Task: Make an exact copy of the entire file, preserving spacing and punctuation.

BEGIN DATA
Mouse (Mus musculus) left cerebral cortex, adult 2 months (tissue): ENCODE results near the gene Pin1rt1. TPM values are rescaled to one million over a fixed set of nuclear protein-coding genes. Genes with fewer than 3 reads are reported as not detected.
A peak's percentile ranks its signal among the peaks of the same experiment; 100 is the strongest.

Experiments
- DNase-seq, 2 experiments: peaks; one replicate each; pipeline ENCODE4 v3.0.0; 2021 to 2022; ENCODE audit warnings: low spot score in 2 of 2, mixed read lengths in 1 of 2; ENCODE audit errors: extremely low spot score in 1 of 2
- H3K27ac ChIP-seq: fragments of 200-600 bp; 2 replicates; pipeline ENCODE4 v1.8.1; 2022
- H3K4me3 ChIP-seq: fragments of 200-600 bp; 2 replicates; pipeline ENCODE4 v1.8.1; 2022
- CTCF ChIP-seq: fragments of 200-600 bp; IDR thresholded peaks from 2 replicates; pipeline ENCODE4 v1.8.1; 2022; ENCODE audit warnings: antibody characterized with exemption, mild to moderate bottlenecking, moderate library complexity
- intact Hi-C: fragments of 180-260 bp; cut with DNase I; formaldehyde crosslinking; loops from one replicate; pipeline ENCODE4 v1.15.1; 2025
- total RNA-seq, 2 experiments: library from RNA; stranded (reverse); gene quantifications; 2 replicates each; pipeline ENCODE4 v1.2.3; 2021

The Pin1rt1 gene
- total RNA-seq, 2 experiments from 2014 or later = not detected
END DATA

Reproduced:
Mouse (Mus musculus) left cerebral cortex, adult 2 months (tissue): ENCODE results near the gene Pin1rt1. TPM values are rescaled to one million over a fixed set of nuclear protein-coding genes. Genes with fewer than 3 reads are reported as not detected.
A peak's percentile ranks its signal among the peaks of the same experiment; 100 is the strongest.

Experiments
- DNase-seq, 2 experiments: peaks; one replicate each; pipeline ENCODE4 v3.0.0; 2021 to 2022; ENCODE audit warnings: low spot score in 2 of 2, mixed read lengths in 1 of 2; ENCODE audit errors: extremely low spot score in 1 of 2
- H3K27ac ChIP-seq: fragments of 200-600 bp; 2 replicates; pipeline ENCODE4 v1.8.1; 2022
- H3K4me3 ChIP-seq: fragments of 200-600 bp; 2 replicates; pipeline ENCODE4 v1.8.1; 2022
- CTCF ChIP-seq: fragments of 200-600 bp; IDR thresholded peaks from 2 replicates; pipeline ENCODE4 v1.8.1; 2022; ENCODE audit warnings: antibody characterized with exemption, mild to moderate bottlenecking, moderate library complexity
- intact Hi-C: fragments of 180-260 bp; cut with DNase I; formaldehyde crosslinking; loops from one replicate; pipeline ENCODE4 v1.15.1; 2025
- total RNA-seq, 2 experiments: library from RNA; stranded (reverse); gene quantifications; 2 replicates each; pipeline ENCODE4 v1.2.3; 2021

The Pin1rt1 gene
- total RNA-seq, 2 experiments from 2014 or later = not detected